When Kanye West released “Diamonds from Sierra Leone”, I felt like my two worlds were colliding. I’m an avid hip-hop fan and in 2005, Mr West was arguably the biggest hip-hop artist in the world and here he was about to release the most anticipated album of the year to follow up to his classic debut, and he, Kanye West, put the name of my country on the title of his first single!
I had heard a snippet of the song on the radio but I didn’t think the video would have anything to do with Salone. I had secretly hope of maybe a scene or two of the country though. I’m a fan of lyrics and from the little I’d heard I’d gathered that he was using the conflict diamonds issue as a metaphor for the inner politics that was happening at the time, at his music label Roc-a-Fella, “THE R.O.C.”
Yet it was the video that really surprised me, the eerie intro to the video starting with children in the diamond mines depicted with dilated pupils to emphasis the eyes response when attracted to something, hearing Krio in the narration of a hip-hop video (though my cousin argued the accent was off), the journey of these precious stones from the ground of Salone to the Jewellery shops of Europe and even the message in the closing credits “Please Buy Conflict-free Diamonds”… I mean school teachers were playing the video in Geography classes!
However more was to come when he released the remix with Jay Z with content more specific to the plight of children working in mines to dig stones out the ground. Overnight the blank expressions I would get when I mentioned where I was from were now replaced with expressions of intrigue and wonder. Ignorance was bliss until you decide you want to learn something new and if we choose to close our eyes when we’re afraid of what we might see, it’s because we’re comfortable in our own lack of light.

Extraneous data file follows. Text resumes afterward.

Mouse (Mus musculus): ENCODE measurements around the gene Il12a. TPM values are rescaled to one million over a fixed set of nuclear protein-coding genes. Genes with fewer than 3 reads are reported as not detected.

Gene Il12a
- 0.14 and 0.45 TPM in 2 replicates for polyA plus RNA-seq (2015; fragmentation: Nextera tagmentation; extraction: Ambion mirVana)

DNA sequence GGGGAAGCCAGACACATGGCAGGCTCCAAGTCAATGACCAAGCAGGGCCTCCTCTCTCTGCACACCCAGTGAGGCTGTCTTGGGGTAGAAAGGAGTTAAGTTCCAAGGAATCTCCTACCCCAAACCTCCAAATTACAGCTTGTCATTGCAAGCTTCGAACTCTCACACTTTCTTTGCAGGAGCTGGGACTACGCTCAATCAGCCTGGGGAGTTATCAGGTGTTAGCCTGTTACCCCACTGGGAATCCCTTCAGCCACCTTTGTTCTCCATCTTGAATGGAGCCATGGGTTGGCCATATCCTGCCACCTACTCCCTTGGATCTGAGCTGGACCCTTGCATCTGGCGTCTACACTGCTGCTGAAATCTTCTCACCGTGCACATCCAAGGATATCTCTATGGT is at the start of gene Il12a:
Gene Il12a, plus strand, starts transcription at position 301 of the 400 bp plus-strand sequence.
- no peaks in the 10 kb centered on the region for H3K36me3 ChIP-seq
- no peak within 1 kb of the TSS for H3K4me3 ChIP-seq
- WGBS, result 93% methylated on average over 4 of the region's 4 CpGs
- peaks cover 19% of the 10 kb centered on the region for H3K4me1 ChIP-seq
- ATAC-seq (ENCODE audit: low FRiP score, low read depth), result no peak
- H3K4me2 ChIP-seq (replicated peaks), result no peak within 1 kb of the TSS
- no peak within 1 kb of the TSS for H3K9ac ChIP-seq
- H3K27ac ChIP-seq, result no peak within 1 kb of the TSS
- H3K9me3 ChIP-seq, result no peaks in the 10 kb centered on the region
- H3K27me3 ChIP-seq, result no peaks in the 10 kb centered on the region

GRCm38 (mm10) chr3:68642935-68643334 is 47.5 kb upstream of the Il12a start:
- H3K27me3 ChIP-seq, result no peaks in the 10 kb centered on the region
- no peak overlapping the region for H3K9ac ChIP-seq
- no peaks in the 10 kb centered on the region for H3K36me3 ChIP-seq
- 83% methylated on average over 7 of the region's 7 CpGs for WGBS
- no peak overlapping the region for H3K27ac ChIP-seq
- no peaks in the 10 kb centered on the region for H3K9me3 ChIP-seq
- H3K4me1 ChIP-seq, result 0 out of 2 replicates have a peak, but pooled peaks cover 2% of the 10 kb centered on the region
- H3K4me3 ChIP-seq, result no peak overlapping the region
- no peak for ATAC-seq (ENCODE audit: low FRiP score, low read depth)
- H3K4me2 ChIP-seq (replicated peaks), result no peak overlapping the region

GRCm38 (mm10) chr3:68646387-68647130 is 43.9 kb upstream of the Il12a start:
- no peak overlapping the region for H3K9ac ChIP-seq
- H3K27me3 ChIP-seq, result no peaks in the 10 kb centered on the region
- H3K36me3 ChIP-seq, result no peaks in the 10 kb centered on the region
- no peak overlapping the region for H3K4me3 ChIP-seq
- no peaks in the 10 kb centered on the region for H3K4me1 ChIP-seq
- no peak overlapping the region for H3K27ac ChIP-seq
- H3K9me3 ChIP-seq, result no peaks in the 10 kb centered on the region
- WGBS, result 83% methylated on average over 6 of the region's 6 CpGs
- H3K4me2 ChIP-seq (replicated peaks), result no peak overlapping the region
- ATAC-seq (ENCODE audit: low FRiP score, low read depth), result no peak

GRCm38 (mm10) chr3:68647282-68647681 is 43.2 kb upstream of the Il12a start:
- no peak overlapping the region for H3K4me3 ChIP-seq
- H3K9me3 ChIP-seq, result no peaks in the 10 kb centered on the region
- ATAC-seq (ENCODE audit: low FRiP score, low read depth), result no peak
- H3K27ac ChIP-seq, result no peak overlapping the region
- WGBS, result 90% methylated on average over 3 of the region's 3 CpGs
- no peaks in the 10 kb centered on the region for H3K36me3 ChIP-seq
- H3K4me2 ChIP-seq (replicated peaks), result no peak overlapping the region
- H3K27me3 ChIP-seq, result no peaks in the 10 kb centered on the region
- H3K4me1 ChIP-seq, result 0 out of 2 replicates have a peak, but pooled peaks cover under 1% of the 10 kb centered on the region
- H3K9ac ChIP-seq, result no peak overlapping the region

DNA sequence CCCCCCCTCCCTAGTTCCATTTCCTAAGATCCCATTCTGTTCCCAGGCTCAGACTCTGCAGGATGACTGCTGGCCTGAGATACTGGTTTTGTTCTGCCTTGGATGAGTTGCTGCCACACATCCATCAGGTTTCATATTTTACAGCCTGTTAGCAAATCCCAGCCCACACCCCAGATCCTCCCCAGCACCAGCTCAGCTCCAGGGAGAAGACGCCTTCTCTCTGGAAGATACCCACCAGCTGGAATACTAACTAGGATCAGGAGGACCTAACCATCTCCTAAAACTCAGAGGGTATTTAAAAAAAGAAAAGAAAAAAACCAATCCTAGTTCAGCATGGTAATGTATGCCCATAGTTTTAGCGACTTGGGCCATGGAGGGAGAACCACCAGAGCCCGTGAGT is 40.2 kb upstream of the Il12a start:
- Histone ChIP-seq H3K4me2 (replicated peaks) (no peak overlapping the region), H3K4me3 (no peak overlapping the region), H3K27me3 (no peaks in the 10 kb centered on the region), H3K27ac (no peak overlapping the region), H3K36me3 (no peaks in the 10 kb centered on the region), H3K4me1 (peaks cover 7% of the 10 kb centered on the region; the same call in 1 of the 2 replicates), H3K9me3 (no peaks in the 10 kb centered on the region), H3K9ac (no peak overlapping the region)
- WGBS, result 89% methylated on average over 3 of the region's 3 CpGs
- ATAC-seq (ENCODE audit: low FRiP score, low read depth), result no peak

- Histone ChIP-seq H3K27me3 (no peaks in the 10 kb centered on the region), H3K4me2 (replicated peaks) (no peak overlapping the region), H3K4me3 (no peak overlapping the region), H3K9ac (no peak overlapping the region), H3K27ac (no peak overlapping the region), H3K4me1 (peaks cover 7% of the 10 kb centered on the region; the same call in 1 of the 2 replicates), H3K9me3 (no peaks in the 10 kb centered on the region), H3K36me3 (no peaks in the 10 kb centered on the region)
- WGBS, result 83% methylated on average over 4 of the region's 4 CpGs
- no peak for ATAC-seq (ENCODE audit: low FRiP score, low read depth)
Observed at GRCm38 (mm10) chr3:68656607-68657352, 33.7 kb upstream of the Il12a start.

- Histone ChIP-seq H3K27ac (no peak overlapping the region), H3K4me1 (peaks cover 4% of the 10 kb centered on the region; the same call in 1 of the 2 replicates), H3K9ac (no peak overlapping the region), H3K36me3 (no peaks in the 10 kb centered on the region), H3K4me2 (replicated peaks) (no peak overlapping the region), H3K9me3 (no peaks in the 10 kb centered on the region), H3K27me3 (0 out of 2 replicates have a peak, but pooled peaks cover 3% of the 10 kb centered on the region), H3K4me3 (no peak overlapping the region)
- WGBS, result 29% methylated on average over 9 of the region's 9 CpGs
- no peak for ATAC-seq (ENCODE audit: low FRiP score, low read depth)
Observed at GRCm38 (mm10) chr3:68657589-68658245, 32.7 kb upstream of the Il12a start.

These ain’t Conflict diamonds, is they Jacob? Don’t lie to me man!
See a part of me sayin’ keep shinin,
How, when I know what a blood diamond is?
Kanye West – “Diamonds are from Sierra Leone Remix”
Being a fan of hip-hop you are always going to be conflicted and Kanye is the epitome of that back then as he is now. He highlighted and generated more awareness about conflict diamonds and now people knew Sierra Leone is a country in Africa and not an island off Portugal.
This was not to be the last time I would hear Sierra Leone being used in lyrics for songs. The flood gates opened and now every hip-hop artist had license to use Sierra Leone as the new slang to refer to the diamond jewellery that they wore.
In Big Sean’s song titled “Sierra Leone” the intro starts with a sample from the rapper Nas from a track on another song from the same album.
“Sorry Sierra Leone, one day we’ll right the wrongs”
Nas – “First Chain”
Big Sean then goes on to say
“Diamonds and gold, Sierra Leone, Leone
Hotel look like Sierra Leone, Leone
Chain, ring look like Sierra Leone, Leone
And she don’t ever tell me I’m wrong, I’m wrong
‘Cause she don’t want to leave Sierra Leone, Leone”
Living his life in the moment, Sierra Leone representing the beautiful material things he enjoys and wears and one day he’ll go back and right the wrongs done in the name of mining of these items of wealth.
Frank Ocean’s song ‘Sierra Leone’ uses a different context.
“Her Pink Skies keep me warm”
Frank Ocean -“Sierra Leone”
He uses imagery of Sierra Leone’s Pink Skies and Shimmering underneath the sunlight as a metaphor to describe an intimate scene with his partner creating a precious new baby , just like the land of Sierra Leone creates precious diamonds.
Type in Sierra Leone on the RapGenius search engine you’ll find an ongoing list of quotes spanning different genres from reggae with Ziggy Marley’s ‘Diamond City’ to the Dubsteps Mt Eden. There’s even a rapper called Sierra Leone, though I can’t confirm yet if she’s of Salone origin or she chose the name as it refers to something precious.
However there is more to Sierra Leone than this, and I myself intend to listen to more artists of Salone origin to hear Sierra Leone’s own artists write their own narratives.
As I end this blog post, I’m very intrigued to know,
Who are some of your favourite Salone artists for me to check out?
And what are your favourite songs referencing Sierra Leone?